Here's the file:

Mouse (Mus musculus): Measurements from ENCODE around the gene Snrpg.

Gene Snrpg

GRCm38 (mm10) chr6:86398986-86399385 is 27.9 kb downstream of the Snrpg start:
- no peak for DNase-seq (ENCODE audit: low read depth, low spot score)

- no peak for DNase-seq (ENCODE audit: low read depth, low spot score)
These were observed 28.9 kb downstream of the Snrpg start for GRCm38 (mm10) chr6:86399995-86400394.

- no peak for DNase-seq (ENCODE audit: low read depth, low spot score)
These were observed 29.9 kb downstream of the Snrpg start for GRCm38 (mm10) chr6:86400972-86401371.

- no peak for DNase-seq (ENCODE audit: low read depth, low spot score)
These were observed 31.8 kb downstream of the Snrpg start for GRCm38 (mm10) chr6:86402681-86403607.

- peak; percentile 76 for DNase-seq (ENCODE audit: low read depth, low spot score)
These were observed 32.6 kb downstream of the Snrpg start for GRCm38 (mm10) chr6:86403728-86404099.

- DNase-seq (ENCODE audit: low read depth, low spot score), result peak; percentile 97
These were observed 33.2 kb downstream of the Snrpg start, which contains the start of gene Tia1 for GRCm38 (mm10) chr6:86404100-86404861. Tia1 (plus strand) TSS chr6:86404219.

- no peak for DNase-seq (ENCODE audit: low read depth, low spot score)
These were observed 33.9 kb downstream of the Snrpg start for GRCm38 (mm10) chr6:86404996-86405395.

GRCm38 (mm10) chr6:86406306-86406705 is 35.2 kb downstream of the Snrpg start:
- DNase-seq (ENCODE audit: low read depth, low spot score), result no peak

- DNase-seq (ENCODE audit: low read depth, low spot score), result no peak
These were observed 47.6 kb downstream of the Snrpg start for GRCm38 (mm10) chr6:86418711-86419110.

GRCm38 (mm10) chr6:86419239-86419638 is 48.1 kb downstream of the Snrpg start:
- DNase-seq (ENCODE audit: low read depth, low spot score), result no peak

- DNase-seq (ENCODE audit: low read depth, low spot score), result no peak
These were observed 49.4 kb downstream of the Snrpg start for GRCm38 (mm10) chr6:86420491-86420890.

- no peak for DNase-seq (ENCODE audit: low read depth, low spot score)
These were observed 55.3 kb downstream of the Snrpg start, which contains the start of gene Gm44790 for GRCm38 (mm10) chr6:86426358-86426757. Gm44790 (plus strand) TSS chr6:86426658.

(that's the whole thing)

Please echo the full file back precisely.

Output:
Mouse (Mus musculus): Measurements from ENCODE around the gene Snrpg.

Gene Snrpg

GRCm38 (mm10) chr6:86398986-86399385 is 27.9 kb downstream of the Snrpg start:
- no peak for DNase-seq (ENCODE audit: low read depth, low spot score)

- no peak for DNase-seq (ENCODE audit: low read depth, low spot score)
These were observed 28.9 kb downstream of the Snrpg start for GRCm38 (mm10) chr6:86399995-86400394.

- no peak for DNase-seq (ENCODE audit: low read depth, low spot score)
These were observed 29.9 kb downstream of the Snrpg start for GRCm38 (mm10) chr6:86400972-86401371.

- no peak for DNase-seq (ENCODE audit: low read depth, low spot score)
These were observed 31.8 kb downstream of the Snrpg start for GRCm38 (mm10) chr6:86402681-86403607.

- peak; percentile 76 for DNase-seq (ENCODE audit: low read depth, low spot score)
These were observed 32.6 kb downstream of the Snrpg start for GRCm38 (mm10) chr6:86403728-86404099.

- DNase-seq (ENCODE audit: low read depth, low spot score), result peak; percentile 97
These were observed 33.2 kb downstream of the Snrpg start, which contains the start of gene Tia1 for GRCm38 (mm10) chr6:86404100-86404861. Tia1 (plus strand) TSS chr6:86404219.

- no peak for DNase-seq (ENCODE audit: low read depth, low spot score)
These were observed 33.9 kb downstream of the Snrpg start for GRCm38 (mm10) chr6:86404996-86405395.

GRCm38 (mm10) chr6:86406306-86406705 is 35.2 kb downstream of the Snrpg start:
- DNase-seq (ENCODE audit: low read depth, low spot score), result no peak

- DNase-seq (ENCODE audit: low read depth, low spot score), result no peak
These were observed 47.6 kb downstream of the Snrpg start for GRCm38 (mm10) chr6:86418711-86419110.

GRCm38 (mm10) chr6:86419239-86419638 is 48.1 kb downstream of the Snrpg start:
- DNase-seq (ENCODE audit: low read depth, low spot score), result no peak

- DNase-seq (ENCODE audit: low read depth, low spot score), result no peak
These were observed 49.4 kb downstream of the Snrpg start for GRCm38 (mm10) chr6:86420491-86420890.

- no peak for DNase-seq (ENCODE audit: low read depth, low spot score)
These were observed 55.3 kb downstream of the Snrpg start, which contains the start of gene Gm44790 for GRCm38 (mm10) chr6:86426358-86426757. Gm44790 (plus strand) TSS chr6:86426658.